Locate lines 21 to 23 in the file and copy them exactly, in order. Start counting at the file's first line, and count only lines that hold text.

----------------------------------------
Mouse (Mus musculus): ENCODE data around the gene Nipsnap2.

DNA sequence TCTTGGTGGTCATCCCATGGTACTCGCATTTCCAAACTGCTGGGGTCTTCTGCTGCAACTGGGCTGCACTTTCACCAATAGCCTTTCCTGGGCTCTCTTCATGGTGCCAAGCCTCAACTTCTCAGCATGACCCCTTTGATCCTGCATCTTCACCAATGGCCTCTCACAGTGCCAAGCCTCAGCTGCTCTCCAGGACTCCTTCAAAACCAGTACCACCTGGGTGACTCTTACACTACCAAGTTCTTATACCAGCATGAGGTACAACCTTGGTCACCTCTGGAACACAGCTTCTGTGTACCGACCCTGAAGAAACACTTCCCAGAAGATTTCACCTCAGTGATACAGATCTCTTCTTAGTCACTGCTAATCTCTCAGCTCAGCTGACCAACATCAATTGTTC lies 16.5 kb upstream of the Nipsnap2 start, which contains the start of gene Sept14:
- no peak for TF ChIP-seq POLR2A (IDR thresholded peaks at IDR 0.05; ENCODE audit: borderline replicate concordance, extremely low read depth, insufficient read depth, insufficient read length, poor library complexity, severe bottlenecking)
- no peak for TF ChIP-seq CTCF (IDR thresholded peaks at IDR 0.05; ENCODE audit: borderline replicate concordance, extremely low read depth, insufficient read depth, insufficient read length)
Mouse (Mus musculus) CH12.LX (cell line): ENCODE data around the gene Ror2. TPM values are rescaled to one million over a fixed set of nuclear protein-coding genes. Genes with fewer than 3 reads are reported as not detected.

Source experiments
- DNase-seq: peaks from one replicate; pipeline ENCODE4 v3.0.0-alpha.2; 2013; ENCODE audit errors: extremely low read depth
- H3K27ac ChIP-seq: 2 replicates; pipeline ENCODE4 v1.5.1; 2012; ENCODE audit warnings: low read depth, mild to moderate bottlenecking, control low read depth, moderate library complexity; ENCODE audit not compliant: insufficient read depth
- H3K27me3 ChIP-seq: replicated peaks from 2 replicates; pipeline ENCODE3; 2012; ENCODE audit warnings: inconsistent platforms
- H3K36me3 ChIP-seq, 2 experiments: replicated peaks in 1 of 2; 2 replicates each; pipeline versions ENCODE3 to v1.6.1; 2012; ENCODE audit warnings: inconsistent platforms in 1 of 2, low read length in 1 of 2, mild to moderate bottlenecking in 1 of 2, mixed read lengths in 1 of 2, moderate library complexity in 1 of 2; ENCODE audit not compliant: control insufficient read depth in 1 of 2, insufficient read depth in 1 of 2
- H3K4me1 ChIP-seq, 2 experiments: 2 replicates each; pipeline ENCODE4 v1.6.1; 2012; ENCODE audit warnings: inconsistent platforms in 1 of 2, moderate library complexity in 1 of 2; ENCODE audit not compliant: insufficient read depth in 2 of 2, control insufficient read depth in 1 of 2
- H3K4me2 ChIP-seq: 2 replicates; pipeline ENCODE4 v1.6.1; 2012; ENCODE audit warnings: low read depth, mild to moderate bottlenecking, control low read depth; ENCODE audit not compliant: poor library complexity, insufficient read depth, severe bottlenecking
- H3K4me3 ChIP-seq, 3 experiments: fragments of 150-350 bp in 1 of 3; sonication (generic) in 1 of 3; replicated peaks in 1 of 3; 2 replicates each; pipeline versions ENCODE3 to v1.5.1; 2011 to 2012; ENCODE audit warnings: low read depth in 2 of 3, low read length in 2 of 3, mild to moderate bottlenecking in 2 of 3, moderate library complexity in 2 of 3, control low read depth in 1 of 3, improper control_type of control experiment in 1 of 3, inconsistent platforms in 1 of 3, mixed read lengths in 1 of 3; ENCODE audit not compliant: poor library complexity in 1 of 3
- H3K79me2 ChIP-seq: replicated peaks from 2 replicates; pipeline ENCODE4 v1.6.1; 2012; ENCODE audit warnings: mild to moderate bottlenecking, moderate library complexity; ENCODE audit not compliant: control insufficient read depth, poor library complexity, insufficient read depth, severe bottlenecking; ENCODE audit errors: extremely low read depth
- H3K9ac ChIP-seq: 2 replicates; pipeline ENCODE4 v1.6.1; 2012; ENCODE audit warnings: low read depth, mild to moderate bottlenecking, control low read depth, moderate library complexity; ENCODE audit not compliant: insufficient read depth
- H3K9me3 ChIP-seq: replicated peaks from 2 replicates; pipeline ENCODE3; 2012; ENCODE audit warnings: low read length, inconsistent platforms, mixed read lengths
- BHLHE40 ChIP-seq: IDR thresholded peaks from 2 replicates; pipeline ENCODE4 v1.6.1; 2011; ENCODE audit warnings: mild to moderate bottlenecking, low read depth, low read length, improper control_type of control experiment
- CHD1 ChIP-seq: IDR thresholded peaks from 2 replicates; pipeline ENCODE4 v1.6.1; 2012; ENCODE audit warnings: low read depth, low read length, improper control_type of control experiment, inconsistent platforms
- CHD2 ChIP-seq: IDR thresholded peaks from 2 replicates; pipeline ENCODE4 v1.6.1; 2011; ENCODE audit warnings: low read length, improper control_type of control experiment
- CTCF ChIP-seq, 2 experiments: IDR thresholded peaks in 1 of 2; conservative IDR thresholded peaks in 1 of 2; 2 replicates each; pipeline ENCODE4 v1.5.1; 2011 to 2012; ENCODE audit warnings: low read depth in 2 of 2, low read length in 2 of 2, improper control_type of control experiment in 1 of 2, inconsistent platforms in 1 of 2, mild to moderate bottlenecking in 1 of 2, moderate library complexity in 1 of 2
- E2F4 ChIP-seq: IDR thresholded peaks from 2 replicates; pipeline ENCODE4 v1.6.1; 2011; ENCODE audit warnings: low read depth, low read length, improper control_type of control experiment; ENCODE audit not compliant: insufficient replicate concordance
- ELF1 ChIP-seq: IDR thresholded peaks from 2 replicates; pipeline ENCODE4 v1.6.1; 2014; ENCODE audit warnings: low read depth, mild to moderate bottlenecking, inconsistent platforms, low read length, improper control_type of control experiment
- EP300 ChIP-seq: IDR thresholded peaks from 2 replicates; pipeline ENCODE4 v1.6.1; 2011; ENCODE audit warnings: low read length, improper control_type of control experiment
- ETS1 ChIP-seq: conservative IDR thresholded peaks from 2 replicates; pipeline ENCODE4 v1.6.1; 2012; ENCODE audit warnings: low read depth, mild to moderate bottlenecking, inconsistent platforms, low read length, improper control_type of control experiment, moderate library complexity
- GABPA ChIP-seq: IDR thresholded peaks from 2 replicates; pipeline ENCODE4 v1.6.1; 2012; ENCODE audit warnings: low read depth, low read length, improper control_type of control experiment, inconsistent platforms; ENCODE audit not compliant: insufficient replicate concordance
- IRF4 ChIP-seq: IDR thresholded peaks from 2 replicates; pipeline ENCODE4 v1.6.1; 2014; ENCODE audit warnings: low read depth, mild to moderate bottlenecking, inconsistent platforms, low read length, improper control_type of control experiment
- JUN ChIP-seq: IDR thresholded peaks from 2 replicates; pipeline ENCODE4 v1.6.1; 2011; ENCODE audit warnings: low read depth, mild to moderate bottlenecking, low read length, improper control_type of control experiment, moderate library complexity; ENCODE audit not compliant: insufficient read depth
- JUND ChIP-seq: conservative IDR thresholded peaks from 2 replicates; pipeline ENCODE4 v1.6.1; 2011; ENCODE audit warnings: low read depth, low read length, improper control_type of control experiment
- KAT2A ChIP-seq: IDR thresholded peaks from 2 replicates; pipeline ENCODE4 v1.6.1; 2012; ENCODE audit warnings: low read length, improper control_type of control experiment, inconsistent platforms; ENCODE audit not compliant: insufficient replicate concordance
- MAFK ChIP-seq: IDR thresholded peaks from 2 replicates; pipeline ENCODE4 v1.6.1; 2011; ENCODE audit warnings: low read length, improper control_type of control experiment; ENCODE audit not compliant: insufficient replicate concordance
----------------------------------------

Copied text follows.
- E2F4 ChIP-seq: IDR thresholded peaks from 2 replicates; pipeline ENCODE4 v1.6.1; 2011; ENCODE audit warnings: low read depth, low read length, improper control_type of control experiment; ENCODE audit not compliant: insufficient replicate concordance
- ELF1 ChIP-seq: IDR thresholded peaks from 2 replicates; pipeline ENCODE4 v1.6.1; 2014; ENCODE audit warnings: low read depth, mild to moderate bottlenecking, inconsistent platforms, low read length, improper control_type of control experiment
- EP300 ChIP-seq: IDR thresholded peaks from 2 replicates; pipeline ENCODE4 v1.6.1; 2011; ENCODE audit warnings: low read length, improper control_type of control experiment